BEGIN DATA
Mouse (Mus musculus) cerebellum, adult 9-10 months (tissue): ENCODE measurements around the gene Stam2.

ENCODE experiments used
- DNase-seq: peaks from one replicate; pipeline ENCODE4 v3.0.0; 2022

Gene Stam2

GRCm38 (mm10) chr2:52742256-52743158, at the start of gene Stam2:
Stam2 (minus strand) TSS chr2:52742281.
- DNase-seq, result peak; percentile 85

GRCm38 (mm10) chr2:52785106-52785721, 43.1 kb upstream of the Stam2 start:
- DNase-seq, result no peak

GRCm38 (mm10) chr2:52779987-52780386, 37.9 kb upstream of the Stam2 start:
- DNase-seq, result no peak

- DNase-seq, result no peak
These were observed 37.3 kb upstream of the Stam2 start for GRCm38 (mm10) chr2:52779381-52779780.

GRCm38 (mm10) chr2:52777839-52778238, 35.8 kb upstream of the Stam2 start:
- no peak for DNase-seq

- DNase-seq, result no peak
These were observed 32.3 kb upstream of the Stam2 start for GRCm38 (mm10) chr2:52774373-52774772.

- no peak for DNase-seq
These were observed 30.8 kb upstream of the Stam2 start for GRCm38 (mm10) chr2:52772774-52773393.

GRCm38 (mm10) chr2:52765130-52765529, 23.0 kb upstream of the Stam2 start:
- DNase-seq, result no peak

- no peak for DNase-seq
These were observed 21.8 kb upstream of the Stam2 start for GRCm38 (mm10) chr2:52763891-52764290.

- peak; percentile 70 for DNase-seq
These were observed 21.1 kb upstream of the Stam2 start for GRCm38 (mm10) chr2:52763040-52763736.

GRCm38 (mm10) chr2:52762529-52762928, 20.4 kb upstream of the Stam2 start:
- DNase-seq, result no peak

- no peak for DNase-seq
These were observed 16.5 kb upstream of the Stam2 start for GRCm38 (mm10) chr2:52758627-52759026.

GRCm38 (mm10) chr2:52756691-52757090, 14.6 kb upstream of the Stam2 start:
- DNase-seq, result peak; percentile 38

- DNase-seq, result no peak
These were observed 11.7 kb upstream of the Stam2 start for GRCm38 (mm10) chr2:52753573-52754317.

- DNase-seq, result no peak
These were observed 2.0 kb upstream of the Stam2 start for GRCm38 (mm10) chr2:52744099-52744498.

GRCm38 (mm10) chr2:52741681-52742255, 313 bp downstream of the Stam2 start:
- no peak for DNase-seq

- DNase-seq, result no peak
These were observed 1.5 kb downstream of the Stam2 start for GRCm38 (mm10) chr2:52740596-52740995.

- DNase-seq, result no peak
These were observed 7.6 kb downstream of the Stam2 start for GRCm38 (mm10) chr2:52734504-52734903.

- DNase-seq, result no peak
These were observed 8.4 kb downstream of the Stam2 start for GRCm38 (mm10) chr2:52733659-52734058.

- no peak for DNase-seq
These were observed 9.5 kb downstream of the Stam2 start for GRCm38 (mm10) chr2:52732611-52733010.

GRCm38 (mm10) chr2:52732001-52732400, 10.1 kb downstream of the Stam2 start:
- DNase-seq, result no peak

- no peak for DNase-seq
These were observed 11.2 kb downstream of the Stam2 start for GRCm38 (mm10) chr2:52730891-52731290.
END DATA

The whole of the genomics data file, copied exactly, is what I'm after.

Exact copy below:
Mouse (Mus musculus) cerebellum, adult 9-10 months (tissue): ENCODE measurements around the gene Stam2.

ENCODE experiments used
- DNase-seq: peaks from one replicate; pipeline ENCODE4 v3.0.0; 2022

Gene Stam2

GRCm38 (mm10) chr2:52742256-52743158, at the start of gene Stam2:
Stam2 (minus strand) TSS chr2:52742281.
- DNase-seq, result peak; percentile 85

GRCm38 (mm10) chr2:52785106-52785721, 43.1 kb upstream of the Stam2 start:
- DNase-seq, result no peak

GRCm38 (mm10) chr2:52779987-52780386, 37.9 kb upstream of the Stam2 start:
- DNase-seq, result no peak

- DNase-seq, result no peak
These were observed 37.3 kb upstream of the Stam2 start for GRCm38 (mm10) chr2:52779381-52779780.

GRCm38 (mm10) chr2:52777839-52778238, 35.8 kb upstream of the Stam2 start:
- no peak for DNase-seq

- DNase-seq, result no peak
These were observed 32.3 kb upstream of the Stam2 start for GRCm38 (mm10) chr2:52774373-52774772.

- no peak for DNase-seq
These were observed 30.8 kb upstream of the Stam2 start for GRCm38 (mm10) chr2:52772774-52773393.

GRCm38 (mm10) chr2:52765130-52765529, 23.0 kb upstream of the Stam2 start:
- DNase-seq, result no peak

- no peak for DNase-seq
These were observed 21.8 kb upstream of the Stam2 start for GRCm38 (mm10) chr2:52763891-52764290.

- peak; percentile 70 for DNase-seq
These were observed 21.1 kb upstream of the Stam2 start for GRCm38 (mm10) chr2:52763040-52763736.

GRCm38 (mm10) chr2:52762529-52762928, 20.4 kb upstream of the Stam2 start:
- DNase-seq, result no peak

- no peak for DNase-seq
These were observed 16.5 kb upstream of the Stam2 start for GRCm38 (mm10) chr2:52758627-52759026.

GRCm38 (mm10) chr2:52756691-52757090, 14.6 kb upstream of the Stam2 start:
- DNase-seq, result peak; percentile 38

- DNase-seq, result no peak
These were observed 11.7 kb upstream of the Stam2 start for GRCm38 (mm10) chr2:52753573-52754317.

- DNase-seq, result no peak
These were observed 2.0 kb upstream of the Stam2 start for GRCm38 (mm10) chr2:52744099-52744498.

GRCm38 (mm10) chr2:52741681-52742255, 313 bp downstream of the Stam2 start:
- no peak for DNase-seq

- DNase-seq, result no peak
These were observed 1.5 kb downstream of the Stam2 start for GRCm38 (mm10) chr2:52740596-52740995.

- DNase-seq, result no peak
These were observed 7.6 kb downstream of the Stam2 start for GRCm38 (mm10) chr2:52734504-52734903.

- DNase-seq, result no peak
These were observed 8.4 kb downstream of the Stam2 start for GRCm38 (mm10) chr2:52733659-52734058.

- no peak for DNase-seq
These were observed 9.5 kb downstream of the Stam2 start for GRCm38 (mm10) chr2:52732611-52733010.

GRCm38 (mm10) chr2:52732001-52732400, 10.1 kb downstream of the Stam2 start:
- DNase-seq, result no peak

- no peak for DNase-seq
These were observed 11.2 kb downstream of the Stam2 start for GRCm38 (mm10) chr2:52730891-52731290.